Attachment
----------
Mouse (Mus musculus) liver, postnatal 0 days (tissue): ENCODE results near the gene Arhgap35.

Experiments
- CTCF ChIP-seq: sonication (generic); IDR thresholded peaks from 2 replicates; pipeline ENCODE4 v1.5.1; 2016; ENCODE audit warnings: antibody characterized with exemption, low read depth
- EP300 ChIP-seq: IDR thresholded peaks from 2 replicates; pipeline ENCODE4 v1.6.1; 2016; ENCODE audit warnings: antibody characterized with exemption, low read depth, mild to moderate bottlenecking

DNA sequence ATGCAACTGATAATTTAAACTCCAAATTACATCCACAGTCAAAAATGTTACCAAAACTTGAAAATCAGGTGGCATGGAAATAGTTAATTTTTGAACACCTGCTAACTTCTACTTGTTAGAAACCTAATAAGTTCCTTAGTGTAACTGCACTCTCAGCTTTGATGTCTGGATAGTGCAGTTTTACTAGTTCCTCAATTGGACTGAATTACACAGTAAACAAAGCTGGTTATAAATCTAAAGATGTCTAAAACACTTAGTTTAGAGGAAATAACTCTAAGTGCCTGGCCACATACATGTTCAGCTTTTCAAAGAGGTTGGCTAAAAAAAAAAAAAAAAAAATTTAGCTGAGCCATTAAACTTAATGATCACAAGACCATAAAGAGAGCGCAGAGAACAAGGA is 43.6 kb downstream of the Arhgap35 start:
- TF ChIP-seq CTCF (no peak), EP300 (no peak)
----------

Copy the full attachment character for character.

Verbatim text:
Mouse (Mus musculus) liver, postnatal 0 days (tissue): ENCODE results near the gene Arhgap35.

Experiments
- CTCF ChIP-seq: sonication (generic); IDR thresholded peaks from 2 replicates; pipeline ENCODE4 v1.5.1; 2016; ENCODE audit warnings: antibody characterized with exemption, low read depth
- EP300 ChIP-seq: IDR thresholded peaks from 2 replicates; pipeline ENCODE4 v1.6.1; 2016; ENCODE audit warnings: antibody characterized with exemption, low read depth, mild to moderate bottlenecking

DNA sequence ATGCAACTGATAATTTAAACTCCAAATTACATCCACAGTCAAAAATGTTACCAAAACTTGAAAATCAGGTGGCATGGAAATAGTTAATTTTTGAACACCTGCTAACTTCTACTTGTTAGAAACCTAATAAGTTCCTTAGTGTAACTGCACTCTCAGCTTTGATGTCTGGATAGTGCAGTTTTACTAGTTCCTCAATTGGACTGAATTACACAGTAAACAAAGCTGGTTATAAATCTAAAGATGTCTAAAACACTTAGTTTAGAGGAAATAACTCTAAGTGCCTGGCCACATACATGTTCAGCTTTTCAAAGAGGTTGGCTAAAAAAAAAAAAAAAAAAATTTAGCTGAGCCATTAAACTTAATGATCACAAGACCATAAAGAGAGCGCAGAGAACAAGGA is 43.6 kb downstream of the Arhgap35 start:
- TF ChIP-seq CTCF (no peak), EP300 (no peak)